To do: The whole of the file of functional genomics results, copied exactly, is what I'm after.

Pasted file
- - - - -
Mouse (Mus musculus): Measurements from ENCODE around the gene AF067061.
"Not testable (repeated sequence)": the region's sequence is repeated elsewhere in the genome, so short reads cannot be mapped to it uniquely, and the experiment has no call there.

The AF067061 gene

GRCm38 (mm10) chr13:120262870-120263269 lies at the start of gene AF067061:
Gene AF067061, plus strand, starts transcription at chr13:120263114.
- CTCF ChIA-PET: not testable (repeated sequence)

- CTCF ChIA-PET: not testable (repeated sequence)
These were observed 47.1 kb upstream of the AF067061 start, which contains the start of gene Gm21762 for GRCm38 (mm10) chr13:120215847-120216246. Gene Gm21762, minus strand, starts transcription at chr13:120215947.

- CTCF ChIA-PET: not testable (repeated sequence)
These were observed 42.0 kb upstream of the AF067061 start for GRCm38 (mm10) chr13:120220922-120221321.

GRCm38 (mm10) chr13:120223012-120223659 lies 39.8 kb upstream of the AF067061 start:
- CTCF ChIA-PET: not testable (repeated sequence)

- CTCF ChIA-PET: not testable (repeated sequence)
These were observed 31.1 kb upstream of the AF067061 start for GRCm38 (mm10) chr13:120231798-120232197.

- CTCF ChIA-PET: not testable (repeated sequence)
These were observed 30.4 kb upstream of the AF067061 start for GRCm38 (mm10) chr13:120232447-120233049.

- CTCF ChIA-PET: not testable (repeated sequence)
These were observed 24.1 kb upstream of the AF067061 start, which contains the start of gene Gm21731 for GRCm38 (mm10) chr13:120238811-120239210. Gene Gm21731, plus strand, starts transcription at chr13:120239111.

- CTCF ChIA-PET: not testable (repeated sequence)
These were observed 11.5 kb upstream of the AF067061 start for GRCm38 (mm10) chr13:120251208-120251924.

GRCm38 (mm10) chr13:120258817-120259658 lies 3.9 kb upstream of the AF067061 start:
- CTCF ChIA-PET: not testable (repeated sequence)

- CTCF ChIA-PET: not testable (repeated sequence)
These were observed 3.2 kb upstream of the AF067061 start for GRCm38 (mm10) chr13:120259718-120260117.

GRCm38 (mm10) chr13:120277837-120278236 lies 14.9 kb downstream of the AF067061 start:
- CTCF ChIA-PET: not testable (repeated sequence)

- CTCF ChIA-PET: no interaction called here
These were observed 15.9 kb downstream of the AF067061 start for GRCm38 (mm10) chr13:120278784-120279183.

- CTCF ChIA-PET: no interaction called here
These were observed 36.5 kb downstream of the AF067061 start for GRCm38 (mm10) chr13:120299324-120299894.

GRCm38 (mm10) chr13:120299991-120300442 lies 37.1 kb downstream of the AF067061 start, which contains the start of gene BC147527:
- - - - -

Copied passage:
Mouse (Mus musculus): Measurements from ENCODE around the gene AF067061.
"Not testable (repeated sequence)": the region's sequence is repeated elsewhere in the genome, so short reads cannot be mapped to it uniquely, and the experiment has no call there.

The AF067061 gene

GRCm38 (mm10) chr13:120262870-120263269 lies at the start of gene AF067061:
Gene AF067061, plus strand, starts transcription at chr13:120263114.
- CTCF ChIA-PET: not testable (repeated sequence)

- CTCF ChIA-PET: not testable (repeated sequence)
These were observed 47.1 kb upstream of the AF067061 start, which contains the start of gene Gm21762 for GRCm38 (mm10) chr13:120215847-120216246. Gene Gm21762, minus strand, starts transcription at chr13:120215947.

- CTCF ChIA-PET: not testable (repeated sequence)
These were observed 42.0 kb upstream of the AF067061 start for GRCm38 (mm10) chr13:120220922-120221321.

GRCm38 (mm10) chr13:120223012-120223659 lies 39.8 kb upstream of the AF067061 start:
- CTCF ChIA-PET: not testable (repeated sequence)

- CTCF ChIA-PET: not testable (repeated sequence)
These were observed 31.1 kb upstream of the AF067061 start for GRCm38 (mm10) chr13:120231798-120232197.

- CTCF ChIA-PET: not testable (repeated sequence)
These were observed 30.4 kb upstream of the AF067061 start for GRCm38 (mm10) chr13:120232447-120233049.

- CTCF ChIA-PET: not testable (repeated sequence)
These were observed 24.1 kb upstream of the AF067061 start, which contains the start of gene Gm21731 for GRCm38 (mm10) chr13:120238811-120239210. Gene Gm21731, plus strand, starts transcription at chr13:120239111.

- CTCF ChIA-PET: not testable (repeated sequence)
These were observed 11.5 kb upstream of the AF067061 start for GRCm38 (mm10) chr13:120251208-120251924.

GRCm38 (mm10) chr13:120258817-120259658 lies 3.9 kb upstream of the AF067061 start:
- CTCF ChIA-PET: not testable (repeated sequence)

- CTCF ChIA-PET: not testable (repeated sequence)
These were observed 3.2 kb upstream of the AF067061 start for GRCm38 (mm10) chr13:120259718-120260117.

GRCm38 (mm10) chr13:120277837-120278236 lies 14.9 kb downstream of the AF067061 start:
- CTCF ChIA-PET: not testable (repeated sequence)

- CTCF ChIA-PET: no interaction called here
These were observed 15.9 kb downstream of the AF067061 start for GRCm38 (mm10) chr13:120278784-120279183.

- CTCF ChIA-PET: no interaction called here
These were observed 36.5 kb downstream of the AF067061 start for GRCm38 (mm10) chr13:120299324-120299894.

GRCm38 (mm10) chr13:120299991-120300442 lies 37.1 kb downstream of the AF067061 start, which contains the start of gene BC147527: